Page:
Quotes by: William Godwin
I never did, and I never will, thank any man for altering any one word of my compositions without my privity.
Every man has a certain sphere of discretion which he has a right to expect shall not be infringed by his neighbours. This right flows from the very nature of man.
My thoughts will be taken up with the future or the past, with what is to come or what has been. Of the present there is necessarily no image.
What are gold and jewels and precious utensils? Mere dross and dirt. The human face and the human heart, reciprocations of kindness and love, and all the nameless sympathies of our nature - these are the only objects worth being attached to.
We cannot perform our tasks to the best of our power, unless we think well of our own capacity.
England has been called, with great felicity of conception, 'the land of liberty and good sense.' We have preserved many of the advantages of a free people, which the nations of the Continent have long since lost.
When we look on the roses and gaiety of youth, the mournful idea of mortality is altogether alien to our thoughts. We have heard of it as a speculation and a tale, but nothing but experience can bring it home to us.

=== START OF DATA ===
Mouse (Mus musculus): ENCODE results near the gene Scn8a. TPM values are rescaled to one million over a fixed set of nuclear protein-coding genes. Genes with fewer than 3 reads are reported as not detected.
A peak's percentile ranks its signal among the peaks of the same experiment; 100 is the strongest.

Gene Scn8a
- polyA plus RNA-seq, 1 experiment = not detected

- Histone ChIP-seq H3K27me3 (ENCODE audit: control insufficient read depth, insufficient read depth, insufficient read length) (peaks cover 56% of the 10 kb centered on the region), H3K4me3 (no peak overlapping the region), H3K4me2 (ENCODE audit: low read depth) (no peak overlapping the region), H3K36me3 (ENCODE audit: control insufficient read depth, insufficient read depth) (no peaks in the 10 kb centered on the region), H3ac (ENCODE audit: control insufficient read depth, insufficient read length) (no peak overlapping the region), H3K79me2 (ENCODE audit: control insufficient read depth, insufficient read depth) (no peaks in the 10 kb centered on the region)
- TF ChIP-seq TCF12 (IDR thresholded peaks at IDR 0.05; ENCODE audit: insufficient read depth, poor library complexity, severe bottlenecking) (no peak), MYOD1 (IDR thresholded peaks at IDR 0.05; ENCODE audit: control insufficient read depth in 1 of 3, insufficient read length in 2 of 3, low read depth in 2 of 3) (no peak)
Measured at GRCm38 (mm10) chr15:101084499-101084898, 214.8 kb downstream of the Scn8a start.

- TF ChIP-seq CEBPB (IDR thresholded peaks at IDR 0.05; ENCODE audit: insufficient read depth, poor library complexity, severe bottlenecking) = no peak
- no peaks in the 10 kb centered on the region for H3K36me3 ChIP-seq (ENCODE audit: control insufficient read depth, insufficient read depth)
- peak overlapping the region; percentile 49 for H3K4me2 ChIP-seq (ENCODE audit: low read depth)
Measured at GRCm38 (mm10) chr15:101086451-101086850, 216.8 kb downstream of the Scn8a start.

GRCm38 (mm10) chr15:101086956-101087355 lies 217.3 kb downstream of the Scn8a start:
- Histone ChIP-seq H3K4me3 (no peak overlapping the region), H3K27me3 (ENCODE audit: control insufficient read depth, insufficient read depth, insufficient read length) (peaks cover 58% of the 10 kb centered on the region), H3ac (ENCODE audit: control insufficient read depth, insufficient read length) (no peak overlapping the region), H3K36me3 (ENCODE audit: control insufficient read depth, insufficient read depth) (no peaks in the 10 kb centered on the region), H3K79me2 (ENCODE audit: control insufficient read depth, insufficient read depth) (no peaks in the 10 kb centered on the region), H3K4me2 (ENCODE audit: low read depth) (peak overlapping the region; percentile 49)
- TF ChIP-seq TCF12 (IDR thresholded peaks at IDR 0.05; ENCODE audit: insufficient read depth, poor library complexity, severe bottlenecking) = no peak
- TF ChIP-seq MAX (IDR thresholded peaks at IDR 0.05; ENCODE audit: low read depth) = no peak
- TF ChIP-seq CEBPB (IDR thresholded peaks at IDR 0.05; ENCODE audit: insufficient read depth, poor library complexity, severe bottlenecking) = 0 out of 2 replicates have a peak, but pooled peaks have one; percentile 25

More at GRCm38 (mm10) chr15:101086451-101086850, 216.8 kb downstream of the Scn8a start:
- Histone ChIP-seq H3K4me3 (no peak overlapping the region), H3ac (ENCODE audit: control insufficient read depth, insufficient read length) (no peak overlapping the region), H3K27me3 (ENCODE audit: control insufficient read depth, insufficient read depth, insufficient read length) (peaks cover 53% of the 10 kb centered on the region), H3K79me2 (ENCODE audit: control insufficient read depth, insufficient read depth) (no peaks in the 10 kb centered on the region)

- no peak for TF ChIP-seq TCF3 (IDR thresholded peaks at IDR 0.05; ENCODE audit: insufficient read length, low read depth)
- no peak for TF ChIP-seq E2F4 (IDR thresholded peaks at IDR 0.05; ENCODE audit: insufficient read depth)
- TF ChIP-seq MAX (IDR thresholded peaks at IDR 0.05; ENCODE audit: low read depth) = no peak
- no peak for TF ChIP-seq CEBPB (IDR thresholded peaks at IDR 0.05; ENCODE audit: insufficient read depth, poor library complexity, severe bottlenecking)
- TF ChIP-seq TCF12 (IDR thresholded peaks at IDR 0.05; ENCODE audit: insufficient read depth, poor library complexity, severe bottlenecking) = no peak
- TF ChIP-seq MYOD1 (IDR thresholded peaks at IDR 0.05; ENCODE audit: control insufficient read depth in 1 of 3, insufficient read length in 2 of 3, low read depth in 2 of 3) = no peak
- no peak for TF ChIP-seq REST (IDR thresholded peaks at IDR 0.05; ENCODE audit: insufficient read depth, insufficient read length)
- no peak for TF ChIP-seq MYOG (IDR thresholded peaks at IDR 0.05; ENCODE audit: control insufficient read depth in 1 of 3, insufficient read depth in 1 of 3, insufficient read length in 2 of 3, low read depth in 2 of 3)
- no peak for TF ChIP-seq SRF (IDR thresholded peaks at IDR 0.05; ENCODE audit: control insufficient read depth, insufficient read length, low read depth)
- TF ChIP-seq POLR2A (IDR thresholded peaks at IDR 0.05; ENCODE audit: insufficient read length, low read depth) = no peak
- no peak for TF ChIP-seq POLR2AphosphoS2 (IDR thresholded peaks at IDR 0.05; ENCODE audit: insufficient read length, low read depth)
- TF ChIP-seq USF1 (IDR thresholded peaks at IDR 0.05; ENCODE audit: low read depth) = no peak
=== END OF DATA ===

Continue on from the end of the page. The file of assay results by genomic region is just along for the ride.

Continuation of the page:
The cause of justice is the cause of humanity. Its advocates should overflow with universal good will. We should love this cause, for it conduces to the general happiness of mankind.
We have, all of us, our duties. Every action of our lives, and every word that we utter, will either conduce to or detract from the discharge of our duty.
In the graver and more sentimental communication of man and man, the head still bears the superior sway; in the unreserved intimacies of man and woman, the heart is ever uppermost. Feeling is the main thing, and judgment passes for little.
Love conquers all difficulties, surmounts all obstacles, and effects what to any other power would be impossible.
The world is all alike. Those that seem better than their neighbours are only more artful. They mean the same thing, though they take a different road.
It is of no consequence whether a man of genius have learned either art or science before twenty-five: all that is necessary, or even desirable, is that his powers should be unfolded, his emulation roused, and his habits conducted into a right channel.
Learning is the ally, not the adversary of genius... he who reads in a proper spirit, can scarcely read too much.
The philosophy of the wisest man that ever existed, is mainly derived from the act of introspection.
No man knows the value of innocence and integrity but he who has lost them.